Monday, March 15, 2010

Social Justice

Insidious - the idea that we couch justice for the poor as something differently than for the wealthy. Justice for the upper middle class and above comes in one form. Justice for the lower classes often comes in another form. Since we the upper class love life as we know it, we don't want to really hear that half of our society isn't living like us. So we call it 'social justice,' and we hold it as something that is optional for followers of Jesus.

When we really hear the call of Jesus, we'll use whatever legal means available to seek justice and mercy. After falling in love with African orphans over the past year, I simply don't understand how our hearts, minds, and souls are not fully broken for the things of Jesus Christ?

When we talk about sustainability for the poor, we will not be capable of attaining it without government support of some kind. The poor need safety. The poor need education. The poor need health care. The poor need jobs that will provide food for their families. Without these realities, the church can throw all the money in the world at poverty, but it will end up falling short.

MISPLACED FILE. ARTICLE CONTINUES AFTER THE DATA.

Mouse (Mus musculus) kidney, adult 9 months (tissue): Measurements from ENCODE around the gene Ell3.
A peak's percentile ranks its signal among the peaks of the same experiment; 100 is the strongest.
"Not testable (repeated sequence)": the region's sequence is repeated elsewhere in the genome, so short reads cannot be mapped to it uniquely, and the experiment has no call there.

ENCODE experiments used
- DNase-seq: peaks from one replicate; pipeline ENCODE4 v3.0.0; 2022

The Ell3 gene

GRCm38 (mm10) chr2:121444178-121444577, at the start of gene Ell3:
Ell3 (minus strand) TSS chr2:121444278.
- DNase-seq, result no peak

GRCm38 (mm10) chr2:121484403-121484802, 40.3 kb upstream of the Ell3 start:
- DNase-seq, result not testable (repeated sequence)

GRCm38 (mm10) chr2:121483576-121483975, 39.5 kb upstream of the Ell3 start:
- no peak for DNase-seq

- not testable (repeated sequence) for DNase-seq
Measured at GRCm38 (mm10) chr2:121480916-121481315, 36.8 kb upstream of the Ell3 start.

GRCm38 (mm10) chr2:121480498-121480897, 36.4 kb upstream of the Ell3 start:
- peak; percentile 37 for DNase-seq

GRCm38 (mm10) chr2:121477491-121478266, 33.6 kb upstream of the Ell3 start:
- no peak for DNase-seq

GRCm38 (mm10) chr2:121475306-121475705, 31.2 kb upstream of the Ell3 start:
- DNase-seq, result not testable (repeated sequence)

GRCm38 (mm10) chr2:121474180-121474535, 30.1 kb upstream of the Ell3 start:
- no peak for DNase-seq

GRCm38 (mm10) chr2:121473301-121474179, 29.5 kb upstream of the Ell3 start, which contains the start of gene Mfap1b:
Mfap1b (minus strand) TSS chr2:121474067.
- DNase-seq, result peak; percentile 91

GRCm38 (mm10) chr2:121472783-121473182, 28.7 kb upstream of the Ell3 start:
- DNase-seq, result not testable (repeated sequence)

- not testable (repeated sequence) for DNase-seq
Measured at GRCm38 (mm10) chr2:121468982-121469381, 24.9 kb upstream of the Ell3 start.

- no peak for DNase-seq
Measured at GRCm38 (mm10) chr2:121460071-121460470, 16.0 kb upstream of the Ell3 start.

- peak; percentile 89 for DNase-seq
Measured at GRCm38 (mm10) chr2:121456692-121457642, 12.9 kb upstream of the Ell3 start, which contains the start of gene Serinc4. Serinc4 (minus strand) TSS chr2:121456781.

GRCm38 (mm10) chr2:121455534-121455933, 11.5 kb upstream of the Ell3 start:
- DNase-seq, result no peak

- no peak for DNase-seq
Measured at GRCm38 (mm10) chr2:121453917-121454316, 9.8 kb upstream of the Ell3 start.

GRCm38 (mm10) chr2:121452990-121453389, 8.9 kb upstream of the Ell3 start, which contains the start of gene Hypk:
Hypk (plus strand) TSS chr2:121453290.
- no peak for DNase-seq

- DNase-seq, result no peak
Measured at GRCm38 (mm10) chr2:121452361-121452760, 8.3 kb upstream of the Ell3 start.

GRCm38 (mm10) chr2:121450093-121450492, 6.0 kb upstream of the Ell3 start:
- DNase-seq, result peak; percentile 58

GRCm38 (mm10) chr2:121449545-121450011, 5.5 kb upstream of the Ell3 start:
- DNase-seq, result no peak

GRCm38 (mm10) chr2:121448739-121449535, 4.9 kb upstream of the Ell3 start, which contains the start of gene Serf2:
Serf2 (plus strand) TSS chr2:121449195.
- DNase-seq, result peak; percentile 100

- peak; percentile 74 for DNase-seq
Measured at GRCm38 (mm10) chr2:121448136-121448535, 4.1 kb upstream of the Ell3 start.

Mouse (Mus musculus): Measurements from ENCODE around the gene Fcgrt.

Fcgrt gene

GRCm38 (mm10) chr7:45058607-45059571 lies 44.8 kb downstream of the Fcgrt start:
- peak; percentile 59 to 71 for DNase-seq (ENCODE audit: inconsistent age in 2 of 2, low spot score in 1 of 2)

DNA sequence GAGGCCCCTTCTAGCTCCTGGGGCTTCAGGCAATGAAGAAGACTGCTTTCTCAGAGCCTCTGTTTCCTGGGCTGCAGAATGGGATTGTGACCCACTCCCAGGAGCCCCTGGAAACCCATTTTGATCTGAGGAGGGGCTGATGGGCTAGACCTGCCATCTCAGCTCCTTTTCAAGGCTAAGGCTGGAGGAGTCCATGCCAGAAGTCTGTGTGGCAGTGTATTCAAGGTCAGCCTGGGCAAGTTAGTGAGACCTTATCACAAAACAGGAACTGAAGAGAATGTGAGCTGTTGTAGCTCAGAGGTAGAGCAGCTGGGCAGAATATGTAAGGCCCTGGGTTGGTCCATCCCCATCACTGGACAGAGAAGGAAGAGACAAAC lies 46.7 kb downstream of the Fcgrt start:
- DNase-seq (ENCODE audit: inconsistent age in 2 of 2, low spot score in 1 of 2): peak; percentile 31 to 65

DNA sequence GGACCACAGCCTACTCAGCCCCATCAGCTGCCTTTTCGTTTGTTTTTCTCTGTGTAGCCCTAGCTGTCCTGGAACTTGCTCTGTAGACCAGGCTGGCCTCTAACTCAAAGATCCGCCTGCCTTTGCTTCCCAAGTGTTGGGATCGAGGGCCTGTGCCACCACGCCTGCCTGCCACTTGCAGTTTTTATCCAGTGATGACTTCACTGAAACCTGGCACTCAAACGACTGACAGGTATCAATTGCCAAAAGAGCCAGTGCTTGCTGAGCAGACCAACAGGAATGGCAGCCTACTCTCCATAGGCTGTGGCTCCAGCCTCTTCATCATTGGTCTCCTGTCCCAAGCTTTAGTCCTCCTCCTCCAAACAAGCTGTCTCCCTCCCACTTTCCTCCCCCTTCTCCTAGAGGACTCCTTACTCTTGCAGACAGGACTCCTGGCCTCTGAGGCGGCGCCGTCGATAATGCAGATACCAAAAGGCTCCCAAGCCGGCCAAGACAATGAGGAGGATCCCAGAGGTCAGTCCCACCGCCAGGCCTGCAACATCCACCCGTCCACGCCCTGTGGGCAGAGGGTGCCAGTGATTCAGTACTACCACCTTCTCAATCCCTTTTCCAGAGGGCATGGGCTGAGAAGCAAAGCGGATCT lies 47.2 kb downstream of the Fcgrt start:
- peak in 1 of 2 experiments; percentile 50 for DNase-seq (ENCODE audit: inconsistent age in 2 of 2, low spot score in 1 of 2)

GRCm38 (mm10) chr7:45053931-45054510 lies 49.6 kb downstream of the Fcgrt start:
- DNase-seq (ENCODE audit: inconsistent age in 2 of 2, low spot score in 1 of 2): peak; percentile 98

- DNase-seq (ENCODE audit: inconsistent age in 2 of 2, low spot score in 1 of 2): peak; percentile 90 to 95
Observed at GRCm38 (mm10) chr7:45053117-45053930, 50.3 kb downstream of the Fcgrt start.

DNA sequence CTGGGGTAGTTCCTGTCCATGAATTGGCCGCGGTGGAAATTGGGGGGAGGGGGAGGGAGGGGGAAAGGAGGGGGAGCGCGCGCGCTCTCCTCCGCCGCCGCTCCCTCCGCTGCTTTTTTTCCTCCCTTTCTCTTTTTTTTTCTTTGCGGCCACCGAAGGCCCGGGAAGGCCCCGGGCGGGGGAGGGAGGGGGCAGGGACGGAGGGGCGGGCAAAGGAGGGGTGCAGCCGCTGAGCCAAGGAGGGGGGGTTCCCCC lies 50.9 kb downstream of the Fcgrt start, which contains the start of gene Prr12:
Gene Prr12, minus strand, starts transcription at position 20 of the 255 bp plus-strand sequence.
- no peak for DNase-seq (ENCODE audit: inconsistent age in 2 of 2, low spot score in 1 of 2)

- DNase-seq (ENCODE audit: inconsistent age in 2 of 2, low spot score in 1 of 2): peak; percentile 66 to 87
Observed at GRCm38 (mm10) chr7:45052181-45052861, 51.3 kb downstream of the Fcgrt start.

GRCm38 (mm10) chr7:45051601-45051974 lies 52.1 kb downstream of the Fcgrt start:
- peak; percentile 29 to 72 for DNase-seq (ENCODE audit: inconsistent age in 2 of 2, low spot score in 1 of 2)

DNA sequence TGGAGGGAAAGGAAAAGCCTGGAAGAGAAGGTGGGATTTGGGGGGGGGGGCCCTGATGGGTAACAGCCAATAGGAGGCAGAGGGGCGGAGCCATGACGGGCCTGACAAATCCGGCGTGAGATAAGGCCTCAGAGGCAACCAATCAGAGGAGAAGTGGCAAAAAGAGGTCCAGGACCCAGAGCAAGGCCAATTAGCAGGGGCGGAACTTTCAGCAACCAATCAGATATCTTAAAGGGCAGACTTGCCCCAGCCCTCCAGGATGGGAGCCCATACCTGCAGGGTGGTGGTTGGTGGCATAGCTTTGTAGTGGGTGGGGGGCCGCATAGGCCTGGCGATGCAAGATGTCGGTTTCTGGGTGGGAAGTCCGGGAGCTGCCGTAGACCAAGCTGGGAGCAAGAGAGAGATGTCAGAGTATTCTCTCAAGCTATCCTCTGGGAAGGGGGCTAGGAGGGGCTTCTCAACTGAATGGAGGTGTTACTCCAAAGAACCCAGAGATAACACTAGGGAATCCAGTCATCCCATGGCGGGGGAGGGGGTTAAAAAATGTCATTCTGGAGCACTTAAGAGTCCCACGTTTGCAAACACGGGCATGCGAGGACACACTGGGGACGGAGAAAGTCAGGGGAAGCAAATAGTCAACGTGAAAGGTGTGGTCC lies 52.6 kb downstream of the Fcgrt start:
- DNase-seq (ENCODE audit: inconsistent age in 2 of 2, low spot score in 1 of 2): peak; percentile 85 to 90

To acknowledge that governments need to work in conjunction with the church, or state it visa vera if you will, is a necessity if we really want to care for the marginalized in our society. There are not other options that will provide sustained hope.


joel shaffer said...


When it comes to helping the poor, I think both the church as well as the government do not do a very good job in helping the poor. The question is not whether we help the poor, or even who should help the poor (it should be everyone in my opinion), but how.

Unfortunately, the government, certain social service non-profits, and churches end up creating dependency rather than truly helping the poor become economically independent.

Might I recommend a book for you to read? It is called, "When Helping Hurts: How to Alleviate Poverty without Hurting the Poor and Yourself." Here is a review from Scott McKnight's Jesus Creed.

randy buist said...


I appreciate the thoughts, and thanks for the link. While I have yet to read the book, my perspective is similar to the way the review was written.

Over the past sixteen months, I've engaged with a development program in a rural community in Kenya. It's a long term project that is doing very well.

While I do agree that not all aid helps the poor, we also need to remember that our intentions are also important. Some people hurt the poor, and themselves, by being selfish. Others hurt the poor by getting involved with poorly conceived ideas. While neither are helpful, one perspective is still chasing after the heart of God.